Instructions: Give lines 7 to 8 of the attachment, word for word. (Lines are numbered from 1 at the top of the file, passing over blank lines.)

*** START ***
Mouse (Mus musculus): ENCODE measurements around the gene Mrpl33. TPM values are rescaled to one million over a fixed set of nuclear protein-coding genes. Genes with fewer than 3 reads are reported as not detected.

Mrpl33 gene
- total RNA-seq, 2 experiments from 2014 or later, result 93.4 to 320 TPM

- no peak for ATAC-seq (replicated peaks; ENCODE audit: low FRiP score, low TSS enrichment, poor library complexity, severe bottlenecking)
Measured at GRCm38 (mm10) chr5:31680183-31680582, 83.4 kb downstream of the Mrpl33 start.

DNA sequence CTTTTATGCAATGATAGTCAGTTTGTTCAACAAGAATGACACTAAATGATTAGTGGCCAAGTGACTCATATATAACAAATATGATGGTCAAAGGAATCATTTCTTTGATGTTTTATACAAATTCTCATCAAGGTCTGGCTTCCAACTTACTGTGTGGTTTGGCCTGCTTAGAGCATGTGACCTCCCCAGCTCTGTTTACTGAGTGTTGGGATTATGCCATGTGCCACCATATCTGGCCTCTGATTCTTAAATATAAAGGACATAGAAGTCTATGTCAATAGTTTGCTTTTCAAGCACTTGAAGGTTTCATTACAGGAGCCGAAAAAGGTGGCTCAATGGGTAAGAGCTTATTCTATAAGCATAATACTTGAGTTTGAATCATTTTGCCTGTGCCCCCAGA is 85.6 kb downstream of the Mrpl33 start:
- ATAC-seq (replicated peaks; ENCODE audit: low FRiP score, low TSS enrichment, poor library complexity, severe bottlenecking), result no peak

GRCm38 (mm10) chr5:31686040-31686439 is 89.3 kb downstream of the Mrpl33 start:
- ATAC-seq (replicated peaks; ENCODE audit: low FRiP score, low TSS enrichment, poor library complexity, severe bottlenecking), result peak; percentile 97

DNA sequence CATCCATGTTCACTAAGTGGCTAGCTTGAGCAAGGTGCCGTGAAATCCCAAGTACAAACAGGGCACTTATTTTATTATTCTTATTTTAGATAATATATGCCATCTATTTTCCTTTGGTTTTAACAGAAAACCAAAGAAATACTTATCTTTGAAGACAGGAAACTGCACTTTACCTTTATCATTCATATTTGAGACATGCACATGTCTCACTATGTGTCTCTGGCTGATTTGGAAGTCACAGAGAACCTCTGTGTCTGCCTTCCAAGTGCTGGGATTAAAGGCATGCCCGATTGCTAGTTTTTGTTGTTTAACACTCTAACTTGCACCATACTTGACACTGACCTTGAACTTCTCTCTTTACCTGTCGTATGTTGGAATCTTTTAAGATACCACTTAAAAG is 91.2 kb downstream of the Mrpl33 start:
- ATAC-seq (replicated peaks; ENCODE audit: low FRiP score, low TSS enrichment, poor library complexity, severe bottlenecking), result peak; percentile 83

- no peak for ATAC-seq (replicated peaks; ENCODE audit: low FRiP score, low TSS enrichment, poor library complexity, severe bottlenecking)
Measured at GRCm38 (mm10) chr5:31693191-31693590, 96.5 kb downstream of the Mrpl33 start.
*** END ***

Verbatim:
- ATAC-seq (replicated peaks; ENCODE audit: low FRiP score, low TSS enrichment, poor library complexity, severe bottlenecking), result no peak

GRCm38 (mm10) chr5:31686040-31686439 is 89.3 kb downstream of the Mrpl33 start: